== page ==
Time is a funny thing. Three weeks can feel like a century when you are waiting out the last three weeks of school before summer vacation starts. Three weeks can also feel like the blink of an eye at all when you are squeezing out every bit of joy from the last three weeks of summer vacation before the school bell rings once more. And when you are staring at a stack of books that is almost as tall as your children and a good bit taller than your four-year-old niece, three weeks feels like it is most definitely not nearly enough time at all.

This week, we decided to be good. Reasonable, rational, and restrained.

This week, we decided to get three books each, one for each week, because really, we have so many things to do and play and make, and school starts up again next week, and errands need to be run, pants that reach the ground instead of four inches above need to be bought, and shoes. Every season, it seems, K outgrows his shoes. His pants, too, but he doesn’t mind pants that are too short (though I most definitely do). He is going to be tall, that child, like his uncle M and Auntie N who both stretch way over my head despite being my younger siblings.

No, we have too many things to do over the next few weeks to get so many books, so three seemed like the perfect number.

We aren’t very good at being perfect, apparently, and each came home with 5 or 6 books and a solemn vow that we would try our best to finish them in time.



What on earth was I thinking???

K zipped through both Zac Power books after lunch, and finished the Diary of a Wimpy Kid this morning. He has two more books in his stack, plus Divergent on the Kindle, and judging by his progress, I suspect he’ll be done all three by Friday. B finished Magic Keepers #2 yesterday and is almost done #3 today and it is not even noon.

As for me? I’ve been working and embroidering — I finally finished the umbrella girl — and crocheting for a very special little boy who came into this world just a few days ago, and so I am only about 100 pages in to the first of my 3 books, but it is a good book, so I am sure I’ll be done in no time.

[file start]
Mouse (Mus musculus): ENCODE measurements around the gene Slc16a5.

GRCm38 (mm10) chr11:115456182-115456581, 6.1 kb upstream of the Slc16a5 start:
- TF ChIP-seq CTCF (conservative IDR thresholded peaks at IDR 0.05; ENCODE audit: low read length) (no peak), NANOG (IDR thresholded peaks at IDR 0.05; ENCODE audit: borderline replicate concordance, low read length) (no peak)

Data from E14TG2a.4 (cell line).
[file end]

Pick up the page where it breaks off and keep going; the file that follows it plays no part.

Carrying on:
It’s a good thing the library is within walking distance. I have a feeling we’ll be heading back there before long.



What we’re reading

This week, we have embarked on a new adventure. Instead of listening to Mama read or reading to ourselves, we have embarked on a listening project. B is listening to a LibriVox recording of Anne of Green Gables, by Lucy Maude Montgomery, and K and I are listening to Divergent by Veronica Roth thanks to the library’s digital media and audiobook collection.

It is an interesting experience.

The kids are thoroughly enjoying themselves, but it turns out that I am not a comfortable listener. The rhythms are wrong, in my opinion. Anne of Green Gables is being read far too quickly, and Divergent is somewhat lacking in… something… I am not sure what, but it just isn’t quite what I had hoped it would be. Given how rapt the kids are, I rather suspect the fault lies not with the recordings, but with me.

I have always preferred to sink into a good book in silence, letting the words sweep me away to a place of imagination and possibility without outside distractions. I have always felt more comfortable expressing myself on the written page than in person. I do like to talk, and listen, but the written word is something else entirely, and nothing else quite compares. It is almost like I can taste words, their shape, their smell, their emotion… they take form in my mind in a way that spoken words do not.

I love Anne of Green Gables. Truly, I do, and I have since I was a girl of about B’s age. But I am not enjoying the experience of listening to it, though B is loving it. Neither am I enjoying Divergent, despite having it recommended to me by several friends who adore reading YA and raved about Divergent. But K is loving it.

And so, I am dutifully listening away for a time each day, sharing the experience with my children and enjoying the quiet time to get some stitching done or watch the kids sketch what they hear, and I know that soon, Divergent will click for me and I will love it just as much as my friends did — I’ve requested the ebook from the library, you see, and soon I’ll get to read it.

I have a feeling it will all be better then.